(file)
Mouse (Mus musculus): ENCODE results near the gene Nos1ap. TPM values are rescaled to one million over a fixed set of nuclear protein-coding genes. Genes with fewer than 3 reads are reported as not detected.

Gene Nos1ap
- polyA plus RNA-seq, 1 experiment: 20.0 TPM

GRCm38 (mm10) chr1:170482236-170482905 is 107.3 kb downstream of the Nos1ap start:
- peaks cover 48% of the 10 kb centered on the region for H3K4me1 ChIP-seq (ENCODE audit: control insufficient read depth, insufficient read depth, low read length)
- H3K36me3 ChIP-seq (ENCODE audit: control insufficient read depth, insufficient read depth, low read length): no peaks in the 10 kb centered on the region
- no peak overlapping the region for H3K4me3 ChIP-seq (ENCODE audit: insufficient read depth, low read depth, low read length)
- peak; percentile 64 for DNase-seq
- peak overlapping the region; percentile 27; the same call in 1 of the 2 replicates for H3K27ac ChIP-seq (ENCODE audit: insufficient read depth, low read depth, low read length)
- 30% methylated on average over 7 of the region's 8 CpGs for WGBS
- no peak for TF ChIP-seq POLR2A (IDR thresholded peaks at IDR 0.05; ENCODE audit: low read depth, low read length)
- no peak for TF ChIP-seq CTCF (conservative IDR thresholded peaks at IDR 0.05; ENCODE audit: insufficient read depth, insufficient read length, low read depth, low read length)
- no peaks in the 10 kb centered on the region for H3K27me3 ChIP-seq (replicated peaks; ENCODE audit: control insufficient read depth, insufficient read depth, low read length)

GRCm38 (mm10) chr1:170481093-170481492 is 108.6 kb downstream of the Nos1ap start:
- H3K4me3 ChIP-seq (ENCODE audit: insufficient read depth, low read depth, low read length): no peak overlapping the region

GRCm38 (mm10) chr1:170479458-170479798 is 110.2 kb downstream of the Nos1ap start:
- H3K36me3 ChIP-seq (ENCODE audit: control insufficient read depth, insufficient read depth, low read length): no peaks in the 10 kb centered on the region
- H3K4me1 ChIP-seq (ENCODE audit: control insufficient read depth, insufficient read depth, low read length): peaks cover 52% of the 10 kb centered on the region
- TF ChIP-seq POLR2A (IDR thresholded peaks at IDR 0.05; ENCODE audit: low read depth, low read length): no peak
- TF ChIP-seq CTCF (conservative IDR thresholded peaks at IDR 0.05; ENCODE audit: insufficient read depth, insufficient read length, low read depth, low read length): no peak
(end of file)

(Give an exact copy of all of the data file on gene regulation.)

Mouse (Mus musculus): ENCODE results near the gene Nos1ap. TPM values are rescaled to one million over a fixed set of nuclear protein-coding genes. Genes with fewer than 3 reads are reported as not detected.

Gene Nos1ap
- polyA plus RNA-seq, 1 experiment: 20.0 TPM

GRCm38 (mm10) chr1:170482236-170482905 is 107.3 kb downstream of the Nos1ap start:
- peaks cover 48% of the 10 kb centered on the region for H3K4me1 ChIP-seq (ENCODE audit: control insufficient read depth, insufficient read depth, low read length)
- H3K36me3 ChIP-seq (ENCODE audit: control insufficient read depth, insufficient read depth, low read length): no peaks in the 10 kb centered on the region
- no peak overlapping the region for H3K4me3 ChIP-seq (ENCODE audit: insufficient read depth, low read depth, low read length)
- peak; percentile 64 for DNase-seq
- peak overlapping the region; percentile 27; the same call in 1 of the 2 replicates for H3K27ac ChIP-seq (ENCODE audit: insufficient read depth, low read depth, low read length)
- 30% methylated on average over 7 of the region's 8 CpGs for WGBS
- no peak for TF ChIP-seq POLR2A (IDR thresholded peaks at IDR 0.05; ENCODE audit: low read depth, low read length)
- no peak for TF ChIP-seq CTCF (conservative IDR thresholded peaks at IDR 0.05; ENCODE audit: insufficient read depth, insufficient read length, low read depth, low read length)
- no peaks in the 10 kb centered on the region for H3K27me3 ChIP-seq (replicated peaks; ENCODE audit: control insufficient read depth, insufficient read depth, low read length)

GRCm38 (mm10) chr1:170481093-170481492 is 108.6 kb downstream of the Nos1ap start:
- H3K4me3 ChIP-seq (ENCODE audit: insufficient read depth, low read depth, low read length): no peak overlapping the region

GRCm38 (mm10) chr1:170479458-170479798 is 110.2 kb downstream of the Nos1ap start:
- H3K36me3 ChIP-seq (ENCODE audit: control insufficient read depth, insufficient read depth, low read length): no peaks in the 10 kb centered on the region
- H3K4me1 ChIP-seq (ENCODE audit: control insufficient read depth, insufficient read depth, low read length): peaks cover 52% of the 10 kb centered on the region
- TF ChIP-seq POLR2A (IDR thresholded peaks at IDR 0.05; ENCODE audit: low read depth, low read length): no peak
- TF ChIP-seq CTCF (conservative IDR thresholded peaks at IDR 0.05; ENCODE audit: insufficient read depth, insufficient read length, low read depth, low read length): no peak